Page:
After briefly spotting the Black-throated Green- probably two, he had a pal up there but I didn’t definitely see her, I heard someone say, Trees, trees murmuring trees, and I thought Redstarts and Black-throated Greens say a similar thing, so I looked it up. With the Birding by Ear cd, which I don’t know how I managed without, you get a list of all the things they say, for example, everyone knows a Robin says, Cheer up, cheerily, cheer up, and a Crow says Caw. All those types of things. Turned out it was still the Black-throated Green, saying something a little different. Redstarts are for another day, coming soon to a woods near you, God willing. It’s a shame you’ve probably never even heard of this neighbor of ours, because they’re every bit as exciting as Orioles, who I thought he was the first time I saw him. Probably more exciting, because of the way they fan their tails out to stir up the bugs for their lunch- it’s like seeing a beautiful sea shell, high in the treetop.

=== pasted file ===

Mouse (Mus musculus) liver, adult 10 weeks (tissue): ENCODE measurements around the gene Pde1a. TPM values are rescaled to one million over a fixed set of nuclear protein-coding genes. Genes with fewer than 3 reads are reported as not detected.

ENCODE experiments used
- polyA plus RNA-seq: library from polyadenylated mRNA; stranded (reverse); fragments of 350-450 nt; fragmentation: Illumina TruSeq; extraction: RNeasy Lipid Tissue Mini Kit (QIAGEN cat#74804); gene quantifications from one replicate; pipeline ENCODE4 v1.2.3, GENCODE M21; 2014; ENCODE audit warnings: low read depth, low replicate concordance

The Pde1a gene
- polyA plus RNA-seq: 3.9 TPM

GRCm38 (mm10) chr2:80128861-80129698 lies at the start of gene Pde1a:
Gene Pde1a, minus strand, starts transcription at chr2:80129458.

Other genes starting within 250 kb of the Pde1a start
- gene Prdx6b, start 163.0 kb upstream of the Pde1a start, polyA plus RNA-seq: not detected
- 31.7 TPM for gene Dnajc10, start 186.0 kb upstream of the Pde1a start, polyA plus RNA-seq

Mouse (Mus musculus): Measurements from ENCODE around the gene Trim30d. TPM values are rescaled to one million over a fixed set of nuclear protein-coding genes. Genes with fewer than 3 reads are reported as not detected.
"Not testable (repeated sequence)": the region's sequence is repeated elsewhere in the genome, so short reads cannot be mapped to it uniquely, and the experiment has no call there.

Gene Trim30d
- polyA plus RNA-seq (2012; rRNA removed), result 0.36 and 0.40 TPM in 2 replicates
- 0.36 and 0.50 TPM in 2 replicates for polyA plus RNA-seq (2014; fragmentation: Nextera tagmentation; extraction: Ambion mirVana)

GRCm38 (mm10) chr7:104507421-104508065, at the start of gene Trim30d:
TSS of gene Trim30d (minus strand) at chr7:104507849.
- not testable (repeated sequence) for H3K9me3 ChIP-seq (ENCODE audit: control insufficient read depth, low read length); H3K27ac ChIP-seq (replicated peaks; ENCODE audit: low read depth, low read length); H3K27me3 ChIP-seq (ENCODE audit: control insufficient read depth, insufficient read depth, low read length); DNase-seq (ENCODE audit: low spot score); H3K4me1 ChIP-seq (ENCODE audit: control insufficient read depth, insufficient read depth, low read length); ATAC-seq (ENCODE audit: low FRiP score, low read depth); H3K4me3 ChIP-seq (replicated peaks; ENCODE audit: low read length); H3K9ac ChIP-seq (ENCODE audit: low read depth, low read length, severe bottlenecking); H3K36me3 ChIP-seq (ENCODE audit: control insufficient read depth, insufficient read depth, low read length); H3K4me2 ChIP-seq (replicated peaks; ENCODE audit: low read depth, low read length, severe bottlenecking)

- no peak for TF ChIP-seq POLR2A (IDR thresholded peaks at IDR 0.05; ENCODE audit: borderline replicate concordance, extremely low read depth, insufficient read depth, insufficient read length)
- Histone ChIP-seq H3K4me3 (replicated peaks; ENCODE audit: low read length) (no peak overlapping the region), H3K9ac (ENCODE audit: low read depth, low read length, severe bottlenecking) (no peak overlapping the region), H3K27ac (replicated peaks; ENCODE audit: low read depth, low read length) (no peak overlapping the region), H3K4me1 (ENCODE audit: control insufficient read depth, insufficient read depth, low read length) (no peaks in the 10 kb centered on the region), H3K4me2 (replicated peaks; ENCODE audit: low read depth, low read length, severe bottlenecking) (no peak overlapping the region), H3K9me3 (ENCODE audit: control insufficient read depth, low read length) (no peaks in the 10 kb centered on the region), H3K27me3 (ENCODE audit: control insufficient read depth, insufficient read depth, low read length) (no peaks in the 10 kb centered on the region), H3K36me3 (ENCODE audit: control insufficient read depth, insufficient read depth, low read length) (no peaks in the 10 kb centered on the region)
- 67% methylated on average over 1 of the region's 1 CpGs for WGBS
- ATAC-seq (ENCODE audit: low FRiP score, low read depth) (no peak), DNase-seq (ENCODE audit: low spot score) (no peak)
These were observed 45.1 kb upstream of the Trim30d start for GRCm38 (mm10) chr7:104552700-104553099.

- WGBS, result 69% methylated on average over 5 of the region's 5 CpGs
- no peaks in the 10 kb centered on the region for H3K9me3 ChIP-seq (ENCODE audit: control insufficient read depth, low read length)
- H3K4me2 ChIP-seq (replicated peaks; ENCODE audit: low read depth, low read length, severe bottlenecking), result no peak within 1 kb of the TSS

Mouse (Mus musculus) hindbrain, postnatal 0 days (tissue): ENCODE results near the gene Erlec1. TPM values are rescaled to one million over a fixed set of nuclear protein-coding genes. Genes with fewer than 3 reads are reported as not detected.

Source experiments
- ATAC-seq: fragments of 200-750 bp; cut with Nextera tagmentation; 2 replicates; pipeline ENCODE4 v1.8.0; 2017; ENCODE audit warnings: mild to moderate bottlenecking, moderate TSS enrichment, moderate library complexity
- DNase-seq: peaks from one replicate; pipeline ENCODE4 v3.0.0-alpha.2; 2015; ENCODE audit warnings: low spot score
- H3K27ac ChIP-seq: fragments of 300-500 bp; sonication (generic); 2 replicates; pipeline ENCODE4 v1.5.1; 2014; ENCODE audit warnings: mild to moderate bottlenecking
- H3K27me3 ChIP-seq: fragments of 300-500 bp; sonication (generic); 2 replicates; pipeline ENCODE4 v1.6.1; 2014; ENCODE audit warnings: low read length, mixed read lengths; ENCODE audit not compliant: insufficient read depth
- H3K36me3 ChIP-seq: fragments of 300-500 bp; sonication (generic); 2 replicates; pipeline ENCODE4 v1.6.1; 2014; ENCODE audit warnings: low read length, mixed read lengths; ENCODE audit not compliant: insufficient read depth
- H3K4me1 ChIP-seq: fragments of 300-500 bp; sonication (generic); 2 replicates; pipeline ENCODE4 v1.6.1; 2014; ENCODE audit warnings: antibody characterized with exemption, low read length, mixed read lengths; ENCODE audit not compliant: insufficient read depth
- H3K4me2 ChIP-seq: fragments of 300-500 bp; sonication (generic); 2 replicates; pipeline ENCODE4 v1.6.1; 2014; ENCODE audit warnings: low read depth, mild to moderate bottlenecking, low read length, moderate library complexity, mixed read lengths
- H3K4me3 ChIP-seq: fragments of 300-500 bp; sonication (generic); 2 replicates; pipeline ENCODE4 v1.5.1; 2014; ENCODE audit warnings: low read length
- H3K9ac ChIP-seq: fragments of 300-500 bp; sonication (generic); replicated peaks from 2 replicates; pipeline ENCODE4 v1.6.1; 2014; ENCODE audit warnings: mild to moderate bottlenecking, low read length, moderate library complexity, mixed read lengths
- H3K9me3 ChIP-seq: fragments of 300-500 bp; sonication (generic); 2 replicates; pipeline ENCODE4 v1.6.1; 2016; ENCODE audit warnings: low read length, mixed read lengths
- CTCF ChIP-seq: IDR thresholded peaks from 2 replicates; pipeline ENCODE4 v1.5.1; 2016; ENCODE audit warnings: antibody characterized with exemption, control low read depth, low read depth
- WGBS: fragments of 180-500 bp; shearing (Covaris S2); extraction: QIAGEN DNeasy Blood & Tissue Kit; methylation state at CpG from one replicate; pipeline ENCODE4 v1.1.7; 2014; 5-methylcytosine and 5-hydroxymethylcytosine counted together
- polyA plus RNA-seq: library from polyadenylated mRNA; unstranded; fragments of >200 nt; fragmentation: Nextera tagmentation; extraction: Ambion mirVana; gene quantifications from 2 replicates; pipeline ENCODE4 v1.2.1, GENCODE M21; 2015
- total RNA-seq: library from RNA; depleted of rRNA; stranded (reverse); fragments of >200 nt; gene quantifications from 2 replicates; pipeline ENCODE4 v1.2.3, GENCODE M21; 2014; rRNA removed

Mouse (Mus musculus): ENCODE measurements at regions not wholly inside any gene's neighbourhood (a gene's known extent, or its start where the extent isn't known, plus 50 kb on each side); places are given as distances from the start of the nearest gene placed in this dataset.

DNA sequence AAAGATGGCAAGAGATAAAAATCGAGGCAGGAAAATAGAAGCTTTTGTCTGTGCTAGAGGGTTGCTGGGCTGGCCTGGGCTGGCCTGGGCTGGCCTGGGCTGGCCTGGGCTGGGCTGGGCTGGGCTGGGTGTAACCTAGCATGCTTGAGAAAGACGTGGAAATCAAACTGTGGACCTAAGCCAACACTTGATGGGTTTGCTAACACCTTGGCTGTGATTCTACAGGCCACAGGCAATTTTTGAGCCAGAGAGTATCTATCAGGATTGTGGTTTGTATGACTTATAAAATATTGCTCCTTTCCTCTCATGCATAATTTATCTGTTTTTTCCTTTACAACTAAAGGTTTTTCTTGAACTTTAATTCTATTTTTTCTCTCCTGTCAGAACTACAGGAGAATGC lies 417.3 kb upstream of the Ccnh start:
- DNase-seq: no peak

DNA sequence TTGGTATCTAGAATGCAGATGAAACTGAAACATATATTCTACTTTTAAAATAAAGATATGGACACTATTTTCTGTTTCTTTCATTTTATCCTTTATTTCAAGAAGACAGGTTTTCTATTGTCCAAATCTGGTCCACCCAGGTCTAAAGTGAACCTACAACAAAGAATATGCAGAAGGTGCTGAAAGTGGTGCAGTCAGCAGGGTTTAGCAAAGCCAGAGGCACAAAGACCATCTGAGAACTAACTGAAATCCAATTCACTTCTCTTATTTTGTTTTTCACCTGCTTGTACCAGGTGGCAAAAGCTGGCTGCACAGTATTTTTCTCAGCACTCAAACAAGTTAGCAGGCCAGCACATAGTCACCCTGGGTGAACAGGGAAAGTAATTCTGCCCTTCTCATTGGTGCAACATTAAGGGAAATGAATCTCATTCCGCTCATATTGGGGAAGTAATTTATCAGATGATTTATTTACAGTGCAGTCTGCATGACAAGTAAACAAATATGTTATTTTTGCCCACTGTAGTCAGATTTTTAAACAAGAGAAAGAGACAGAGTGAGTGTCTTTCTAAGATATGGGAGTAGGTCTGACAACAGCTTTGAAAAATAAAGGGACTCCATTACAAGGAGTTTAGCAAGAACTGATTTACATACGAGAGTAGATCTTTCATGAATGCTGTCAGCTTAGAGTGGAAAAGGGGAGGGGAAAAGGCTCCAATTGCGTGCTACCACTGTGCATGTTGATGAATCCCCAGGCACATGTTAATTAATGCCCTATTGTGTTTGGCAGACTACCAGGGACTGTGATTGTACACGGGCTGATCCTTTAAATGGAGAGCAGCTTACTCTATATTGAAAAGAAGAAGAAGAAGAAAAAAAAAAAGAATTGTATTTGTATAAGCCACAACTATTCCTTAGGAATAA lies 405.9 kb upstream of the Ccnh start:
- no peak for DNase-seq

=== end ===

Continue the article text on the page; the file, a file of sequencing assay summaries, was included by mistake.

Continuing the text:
You may wonder why I don’t abbreviate and call him Mr. Black-throat. That’s because I adore the Black-throated Blue warbler. He’s stunning, and you’ve never seen him unless you’ve put on a ton of bug spray and stood in the woods for fifty minutes without moving. First time I heard him in my neighborhood I was…sometimes “thrilled” is too small a word. He says, beer beer beer BEE. Kind of buzzy, and very understated. I’d been living there for seven years before I even heard that song in real life, and he and his kin have been singing it right there on that mountain for how long? Hundreds of years? Thousands? He’s a gorgeous shiny blue, white below, with black on his face exactly where it’s supposed to be. The shape of his little bird body is- perfect. I was birding with this club and this chick was talking about wood ducks, and she said, “The male is so striking, he looks like he was painted by God himself!” Well, yeah- he was. They all were.